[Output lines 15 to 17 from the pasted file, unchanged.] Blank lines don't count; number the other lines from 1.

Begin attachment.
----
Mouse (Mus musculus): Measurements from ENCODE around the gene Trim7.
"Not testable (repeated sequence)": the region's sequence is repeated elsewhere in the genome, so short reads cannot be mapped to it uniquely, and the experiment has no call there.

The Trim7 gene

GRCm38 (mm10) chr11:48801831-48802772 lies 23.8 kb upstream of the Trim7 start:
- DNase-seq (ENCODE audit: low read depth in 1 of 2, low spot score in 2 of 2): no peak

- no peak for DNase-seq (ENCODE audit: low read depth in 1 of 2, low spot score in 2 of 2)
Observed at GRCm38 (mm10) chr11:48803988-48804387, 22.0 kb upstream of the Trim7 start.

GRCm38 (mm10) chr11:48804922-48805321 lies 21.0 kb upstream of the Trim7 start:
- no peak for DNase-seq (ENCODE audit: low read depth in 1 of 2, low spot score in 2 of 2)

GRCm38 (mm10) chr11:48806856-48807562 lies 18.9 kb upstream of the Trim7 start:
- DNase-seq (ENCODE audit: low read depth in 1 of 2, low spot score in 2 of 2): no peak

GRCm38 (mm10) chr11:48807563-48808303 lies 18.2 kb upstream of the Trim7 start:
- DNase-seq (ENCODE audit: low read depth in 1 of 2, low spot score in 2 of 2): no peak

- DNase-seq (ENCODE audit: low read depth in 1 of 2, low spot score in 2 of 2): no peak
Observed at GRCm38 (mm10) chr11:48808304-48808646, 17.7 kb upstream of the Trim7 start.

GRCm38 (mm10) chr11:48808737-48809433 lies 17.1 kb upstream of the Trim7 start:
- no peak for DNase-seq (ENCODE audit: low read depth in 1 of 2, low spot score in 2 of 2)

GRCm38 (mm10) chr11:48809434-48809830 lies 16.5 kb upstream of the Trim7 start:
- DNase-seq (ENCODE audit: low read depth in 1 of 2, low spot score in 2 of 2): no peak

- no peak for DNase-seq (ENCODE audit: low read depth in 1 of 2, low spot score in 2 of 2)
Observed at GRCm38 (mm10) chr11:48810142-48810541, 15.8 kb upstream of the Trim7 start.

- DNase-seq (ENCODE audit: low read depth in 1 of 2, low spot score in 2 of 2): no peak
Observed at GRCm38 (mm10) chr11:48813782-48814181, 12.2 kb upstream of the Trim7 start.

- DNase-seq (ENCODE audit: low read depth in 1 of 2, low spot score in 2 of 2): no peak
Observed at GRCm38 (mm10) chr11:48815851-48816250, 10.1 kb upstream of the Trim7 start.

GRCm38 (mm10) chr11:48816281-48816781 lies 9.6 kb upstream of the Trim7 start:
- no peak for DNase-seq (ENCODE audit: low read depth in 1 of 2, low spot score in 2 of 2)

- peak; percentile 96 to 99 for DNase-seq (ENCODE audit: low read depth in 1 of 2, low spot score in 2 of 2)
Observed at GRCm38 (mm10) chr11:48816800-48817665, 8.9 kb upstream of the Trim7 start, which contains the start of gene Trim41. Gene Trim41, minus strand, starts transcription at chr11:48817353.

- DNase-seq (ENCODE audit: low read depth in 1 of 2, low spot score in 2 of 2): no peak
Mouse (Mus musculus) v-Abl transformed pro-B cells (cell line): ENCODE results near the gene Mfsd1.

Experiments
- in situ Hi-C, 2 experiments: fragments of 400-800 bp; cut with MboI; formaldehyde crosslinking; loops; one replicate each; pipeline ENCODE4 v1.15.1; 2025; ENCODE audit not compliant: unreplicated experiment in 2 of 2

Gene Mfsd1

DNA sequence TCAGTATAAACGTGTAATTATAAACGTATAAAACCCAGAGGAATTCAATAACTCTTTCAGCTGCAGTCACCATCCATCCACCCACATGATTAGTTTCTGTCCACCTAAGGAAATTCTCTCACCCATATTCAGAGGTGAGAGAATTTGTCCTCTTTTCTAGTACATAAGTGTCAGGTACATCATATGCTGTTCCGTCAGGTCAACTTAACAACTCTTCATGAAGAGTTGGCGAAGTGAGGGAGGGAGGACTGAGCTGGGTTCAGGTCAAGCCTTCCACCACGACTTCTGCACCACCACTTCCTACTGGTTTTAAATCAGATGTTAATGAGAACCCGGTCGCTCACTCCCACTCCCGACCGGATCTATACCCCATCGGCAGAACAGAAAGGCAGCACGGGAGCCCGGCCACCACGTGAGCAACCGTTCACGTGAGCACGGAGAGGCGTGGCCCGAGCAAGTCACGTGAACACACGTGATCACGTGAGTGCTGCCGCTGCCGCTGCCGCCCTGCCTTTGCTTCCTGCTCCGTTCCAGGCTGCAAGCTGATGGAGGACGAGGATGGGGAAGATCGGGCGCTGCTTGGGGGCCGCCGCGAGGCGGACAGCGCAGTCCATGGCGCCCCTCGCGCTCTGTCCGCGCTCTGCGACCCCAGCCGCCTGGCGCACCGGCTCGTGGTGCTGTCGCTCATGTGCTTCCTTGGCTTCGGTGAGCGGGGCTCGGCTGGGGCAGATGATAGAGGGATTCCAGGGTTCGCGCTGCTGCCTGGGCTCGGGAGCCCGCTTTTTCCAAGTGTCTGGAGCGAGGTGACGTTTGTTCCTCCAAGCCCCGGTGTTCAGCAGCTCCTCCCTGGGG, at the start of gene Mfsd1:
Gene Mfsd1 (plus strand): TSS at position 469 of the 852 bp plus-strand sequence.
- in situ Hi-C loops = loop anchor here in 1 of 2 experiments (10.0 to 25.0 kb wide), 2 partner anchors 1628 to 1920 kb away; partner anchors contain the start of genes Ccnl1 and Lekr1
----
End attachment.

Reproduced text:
Observed at GRCm38 (mm10) chr11:48808304-48808646, 17.7 kb upstream of the Trim7 start.

GRCm38 (mm10) chr11:48808737-48809433 lies 17.1 kb upstream of the Trim7 start:
- no peak for DNase-seq (ENCODE audit: low read depth in 1 of 2, low spot score in 2 of 2)